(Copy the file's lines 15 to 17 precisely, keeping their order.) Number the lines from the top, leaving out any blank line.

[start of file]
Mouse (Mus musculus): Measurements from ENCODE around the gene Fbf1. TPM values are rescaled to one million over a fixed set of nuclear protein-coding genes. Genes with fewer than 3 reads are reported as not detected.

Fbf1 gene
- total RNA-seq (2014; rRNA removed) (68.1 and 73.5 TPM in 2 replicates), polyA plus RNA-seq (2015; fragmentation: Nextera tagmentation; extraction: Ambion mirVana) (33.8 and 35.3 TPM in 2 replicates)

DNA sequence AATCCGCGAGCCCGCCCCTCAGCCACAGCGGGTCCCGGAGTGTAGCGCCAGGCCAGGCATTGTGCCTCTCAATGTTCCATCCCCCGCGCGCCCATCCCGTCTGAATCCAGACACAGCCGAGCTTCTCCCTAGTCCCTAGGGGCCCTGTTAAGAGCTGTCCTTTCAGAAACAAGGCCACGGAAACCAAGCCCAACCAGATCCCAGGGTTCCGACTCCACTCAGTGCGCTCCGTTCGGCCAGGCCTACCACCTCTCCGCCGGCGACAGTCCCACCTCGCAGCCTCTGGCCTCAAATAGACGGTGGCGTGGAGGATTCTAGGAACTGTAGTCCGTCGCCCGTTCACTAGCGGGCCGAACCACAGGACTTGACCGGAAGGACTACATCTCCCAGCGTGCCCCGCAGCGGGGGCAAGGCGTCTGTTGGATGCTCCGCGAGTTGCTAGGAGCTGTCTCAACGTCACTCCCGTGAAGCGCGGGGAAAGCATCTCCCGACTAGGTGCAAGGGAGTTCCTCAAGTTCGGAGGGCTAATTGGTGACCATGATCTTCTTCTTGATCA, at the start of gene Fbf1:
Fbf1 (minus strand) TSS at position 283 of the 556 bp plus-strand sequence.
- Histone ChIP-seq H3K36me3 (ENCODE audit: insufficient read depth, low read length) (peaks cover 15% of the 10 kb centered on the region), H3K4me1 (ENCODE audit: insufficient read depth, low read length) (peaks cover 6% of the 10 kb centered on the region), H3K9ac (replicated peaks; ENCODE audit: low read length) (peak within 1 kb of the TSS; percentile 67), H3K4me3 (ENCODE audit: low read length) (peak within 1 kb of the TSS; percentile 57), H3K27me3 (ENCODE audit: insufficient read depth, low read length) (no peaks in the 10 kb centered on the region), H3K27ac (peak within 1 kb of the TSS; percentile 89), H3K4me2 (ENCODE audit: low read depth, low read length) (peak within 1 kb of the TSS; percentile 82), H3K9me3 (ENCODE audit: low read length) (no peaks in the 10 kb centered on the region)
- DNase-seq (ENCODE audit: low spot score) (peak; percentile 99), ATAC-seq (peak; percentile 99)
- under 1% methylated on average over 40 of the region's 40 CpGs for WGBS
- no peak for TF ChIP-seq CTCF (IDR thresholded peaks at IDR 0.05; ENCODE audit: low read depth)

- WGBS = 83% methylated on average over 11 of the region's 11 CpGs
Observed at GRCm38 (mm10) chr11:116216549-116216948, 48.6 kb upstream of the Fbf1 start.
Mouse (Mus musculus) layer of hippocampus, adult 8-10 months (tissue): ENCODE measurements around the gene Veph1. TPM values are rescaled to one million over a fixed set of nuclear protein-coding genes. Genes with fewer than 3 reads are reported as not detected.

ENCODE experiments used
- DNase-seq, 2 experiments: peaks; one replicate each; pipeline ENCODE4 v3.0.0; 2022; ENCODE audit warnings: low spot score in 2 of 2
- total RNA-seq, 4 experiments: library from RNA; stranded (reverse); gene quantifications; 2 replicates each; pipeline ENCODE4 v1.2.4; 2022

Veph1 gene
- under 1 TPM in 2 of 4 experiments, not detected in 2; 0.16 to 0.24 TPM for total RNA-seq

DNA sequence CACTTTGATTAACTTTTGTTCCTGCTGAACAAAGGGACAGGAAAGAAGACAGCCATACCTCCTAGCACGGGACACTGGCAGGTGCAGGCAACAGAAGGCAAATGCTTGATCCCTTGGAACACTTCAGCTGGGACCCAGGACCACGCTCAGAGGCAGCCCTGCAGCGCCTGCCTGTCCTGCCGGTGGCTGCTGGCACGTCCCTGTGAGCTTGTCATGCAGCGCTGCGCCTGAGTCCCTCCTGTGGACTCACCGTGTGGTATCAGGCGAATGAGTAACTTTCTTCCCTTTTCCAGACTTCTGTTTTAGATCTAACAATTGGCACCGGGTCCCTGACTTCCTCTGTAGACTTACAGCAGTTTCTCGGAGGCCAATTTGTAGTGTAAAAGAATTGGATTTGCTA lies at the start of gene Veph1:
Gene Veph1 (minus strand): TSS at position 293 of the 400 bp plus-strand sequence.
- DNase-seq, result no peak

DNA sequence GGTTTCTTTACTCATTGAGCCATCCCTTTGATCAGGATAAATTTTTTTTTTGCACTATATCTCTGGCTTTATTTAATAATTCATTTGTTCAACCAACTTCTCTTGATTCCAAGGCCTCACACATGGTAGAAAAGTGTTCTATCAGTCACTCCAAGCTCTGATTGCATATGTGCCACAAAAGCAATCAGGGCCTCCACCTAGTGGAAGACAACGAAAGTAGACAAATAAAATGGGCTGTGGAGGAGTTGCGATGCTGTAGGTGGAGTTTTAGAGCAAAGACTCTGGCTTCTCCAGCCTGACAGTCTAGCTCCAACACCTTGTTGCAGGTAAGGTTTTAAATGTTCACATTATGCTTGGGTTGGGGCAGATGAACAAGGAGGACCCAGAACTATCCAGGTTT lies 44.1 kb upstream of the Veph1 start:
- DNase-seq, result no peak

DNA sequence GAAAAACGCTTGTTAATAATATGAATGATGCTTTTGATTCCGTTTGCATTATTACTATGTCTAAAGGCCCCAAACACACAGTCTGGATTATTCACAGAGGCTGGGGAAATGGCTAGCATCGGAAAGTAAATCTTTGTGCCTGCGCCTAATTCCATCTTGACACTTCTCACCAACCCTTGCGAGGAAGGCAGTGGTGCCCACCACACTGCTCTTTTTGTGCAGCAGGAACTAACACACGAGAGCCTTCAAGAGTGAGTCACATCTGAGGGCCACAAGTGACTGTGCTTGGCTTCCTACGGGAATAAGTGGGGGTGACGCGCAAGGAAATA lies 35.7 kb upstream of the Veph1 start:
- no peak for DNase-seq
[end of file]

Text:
- total RNA-seq, 4 experiments: library from RNA; stranded (reverse); gene quantifications; 2 replicates each; pipeline ENCODE4 v1.2.4; 2022

Veph1 gene
- under 1 TPM in 2 of 4 experiments, not detected in 2; 0.16 to 0.24 TPM for total RNA-seq